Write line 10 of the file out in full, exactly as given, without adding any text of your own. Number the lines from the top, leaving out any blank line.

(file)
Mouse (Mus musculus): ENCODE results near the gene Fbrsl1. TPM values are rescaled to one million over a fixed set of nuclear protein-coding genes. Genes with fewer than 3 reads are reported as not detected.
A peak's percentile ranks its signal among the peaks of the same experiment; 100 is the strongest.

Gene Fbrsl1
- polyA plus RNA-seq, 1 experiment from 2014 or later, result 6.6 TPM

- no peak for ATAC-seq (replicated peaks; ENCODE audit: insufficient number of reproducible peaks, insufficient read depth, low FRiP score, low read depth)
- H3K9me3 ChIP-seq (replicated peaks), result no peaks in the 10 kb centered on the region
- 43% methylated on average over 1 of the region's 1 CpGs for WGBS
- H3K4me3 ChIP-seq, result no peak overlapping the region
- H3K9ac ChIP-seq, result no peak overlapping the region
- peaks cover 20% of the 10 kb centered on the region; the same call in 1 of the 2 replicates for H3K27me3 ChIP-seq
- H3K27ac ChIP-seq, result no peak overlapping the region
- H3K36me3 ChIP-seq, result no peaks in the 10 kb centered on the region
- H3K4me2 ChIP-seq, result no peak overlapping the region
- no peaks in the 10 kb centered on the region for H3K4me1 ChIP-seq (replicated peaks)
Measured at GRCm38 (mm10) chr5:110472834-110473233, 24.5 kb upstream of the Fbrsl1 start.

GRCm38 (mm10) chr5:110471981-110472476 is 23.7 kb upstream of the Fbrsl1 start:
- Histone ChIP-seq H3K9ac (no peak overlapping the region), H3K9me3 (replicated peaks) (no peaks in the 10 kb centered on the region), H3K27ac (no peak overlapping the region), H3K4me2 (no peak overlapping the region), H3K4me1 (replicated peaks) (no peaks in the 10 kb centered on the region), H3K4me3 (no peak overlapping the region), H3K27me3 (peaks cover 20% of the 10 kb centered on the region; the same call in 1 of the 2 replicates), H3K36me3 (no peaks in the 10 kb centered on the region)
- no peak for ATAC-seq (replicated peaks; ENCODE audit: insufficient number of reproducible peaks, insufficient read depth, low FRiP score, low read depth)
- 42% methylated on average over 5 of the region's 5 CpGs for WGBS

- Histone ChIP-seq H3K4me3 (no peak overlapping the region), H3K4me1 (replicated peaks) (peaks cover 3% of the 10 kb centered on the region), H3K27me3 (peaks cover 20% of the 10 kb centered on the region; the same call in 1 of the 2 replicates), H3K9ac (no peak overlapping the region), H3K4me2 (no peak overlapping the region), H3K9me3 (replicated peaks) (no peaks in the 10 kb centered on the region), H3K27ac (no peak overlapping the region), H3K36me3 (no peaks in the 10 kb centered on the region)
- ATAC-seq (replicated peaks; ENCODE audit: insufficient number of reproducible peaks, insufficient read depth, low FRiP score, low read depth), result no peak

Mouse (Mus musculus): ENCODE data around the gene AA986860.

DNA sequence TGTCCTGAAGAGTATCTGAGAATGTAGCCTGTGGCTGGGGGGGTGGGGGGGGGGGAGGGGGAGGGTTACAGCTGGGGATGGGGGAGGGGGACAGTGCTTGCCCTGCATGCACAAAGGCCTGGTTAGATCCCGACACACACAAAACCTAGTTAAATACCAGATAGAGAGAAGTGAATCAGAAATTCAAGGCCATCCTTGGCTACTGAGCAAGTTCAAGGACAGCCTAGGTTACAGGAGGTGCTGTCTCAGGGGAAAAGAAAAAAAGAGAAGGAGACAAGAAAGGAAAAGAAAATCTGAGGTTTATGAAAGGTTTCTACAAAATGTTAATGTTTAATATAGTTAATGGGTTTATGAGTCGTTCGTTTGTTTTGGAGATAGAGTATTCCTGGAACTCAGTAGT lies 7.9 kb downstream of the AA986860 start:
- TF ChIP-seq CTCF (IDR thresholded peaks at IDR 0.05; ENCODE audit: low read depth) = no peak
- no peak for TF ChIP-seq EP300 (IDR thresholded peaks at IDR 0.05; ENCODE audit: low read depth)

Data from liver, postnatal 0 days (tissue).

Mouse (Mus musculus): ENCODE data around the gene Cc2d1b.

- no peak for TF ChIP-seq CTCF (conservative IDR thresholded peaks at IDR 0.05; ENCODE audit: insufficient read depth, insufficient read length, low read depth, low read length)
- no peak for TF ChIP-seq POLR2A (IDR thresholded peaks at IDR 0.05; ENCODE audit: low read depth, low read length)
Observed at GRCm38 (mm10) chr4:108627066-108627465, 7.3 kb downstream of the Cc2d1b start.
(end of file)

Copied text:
- peaks cover 20% of the 10 kb centered on the region; the same call in 1 of the 2 replicates for H3K27me3 ChIP-seq